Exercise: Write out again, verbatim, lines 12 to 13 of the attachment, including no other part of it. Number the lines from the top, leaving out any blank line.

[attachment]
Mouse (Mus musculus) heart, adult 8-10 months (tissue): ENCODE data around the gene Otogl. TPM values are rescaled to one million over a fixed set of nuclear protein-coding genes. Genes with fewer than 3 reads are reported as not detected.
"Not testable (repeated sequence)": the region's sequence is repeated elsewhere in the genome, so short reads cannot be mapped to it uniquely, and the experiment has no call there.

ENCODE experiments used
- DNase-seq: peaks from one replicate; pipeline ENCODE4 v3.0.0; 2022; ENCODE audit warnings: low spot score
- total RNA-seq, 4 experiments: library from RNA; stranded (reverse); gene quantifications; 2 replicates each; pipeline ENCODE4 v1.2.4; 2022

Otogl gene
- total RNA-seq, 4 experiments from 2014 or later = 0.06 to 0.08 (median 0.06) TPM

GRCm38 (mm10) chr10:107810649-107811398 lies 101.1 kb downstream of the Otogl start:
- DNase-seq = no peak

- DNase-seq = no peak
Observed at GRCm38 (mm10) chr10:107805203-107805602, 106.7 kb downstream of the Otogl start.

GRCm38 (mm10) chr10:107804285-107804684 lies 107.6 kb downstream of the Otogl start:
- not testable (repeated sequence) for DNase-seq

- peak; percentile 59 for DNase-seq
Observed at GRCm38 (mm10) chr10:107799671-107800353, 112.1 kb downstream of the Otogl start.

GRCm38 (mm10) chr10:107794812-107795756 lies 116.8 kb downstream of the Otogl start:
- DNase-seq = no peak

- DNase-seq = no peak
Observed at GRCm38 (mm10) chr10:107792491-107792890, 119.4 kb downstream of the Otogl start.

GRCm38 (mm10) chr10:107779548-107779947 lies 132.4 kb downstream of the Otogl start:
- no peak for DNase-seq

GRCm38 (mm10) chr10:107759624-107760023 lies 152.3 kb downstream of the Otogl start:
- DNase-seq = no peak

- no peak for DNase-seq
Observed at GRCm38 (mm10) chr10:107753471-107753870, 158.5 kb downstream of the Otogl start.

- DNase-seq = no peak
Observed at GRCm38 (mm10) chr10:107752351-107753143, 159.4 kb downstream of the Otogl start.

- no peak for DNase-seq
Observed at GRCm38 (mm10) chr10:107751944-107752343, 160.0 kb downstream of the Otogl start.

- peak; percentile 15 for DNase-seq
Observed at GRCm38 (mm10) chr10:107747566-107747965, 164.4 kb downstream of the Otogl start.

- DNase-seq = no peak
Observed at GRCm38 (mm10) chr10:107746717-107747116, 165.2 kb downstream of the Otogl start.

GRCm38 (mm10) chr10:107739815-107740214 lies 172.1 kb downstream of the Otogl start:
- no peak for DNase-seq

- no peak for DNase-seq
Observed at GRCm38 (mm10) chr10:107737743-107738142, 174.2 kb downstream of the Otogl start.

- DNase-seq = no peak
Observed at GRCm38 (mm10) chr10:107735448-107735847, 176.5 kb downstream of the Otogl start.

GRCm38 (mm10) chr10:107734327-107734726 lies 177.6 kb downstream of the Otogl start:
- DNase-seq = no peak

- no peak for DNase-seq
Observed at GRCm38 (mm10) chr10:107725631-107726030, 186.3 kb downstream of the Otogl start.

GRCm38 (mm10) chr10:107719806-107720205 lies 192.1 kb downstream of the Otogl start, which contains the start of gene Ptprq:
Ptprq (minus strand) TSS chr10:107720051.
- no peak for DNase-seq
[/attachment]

GRCm38 (mm10) chr10:107804285-107804684 lies 107.6 kb downstream of the Otogl start:
- not testable (repeated sequence) for DNase-seq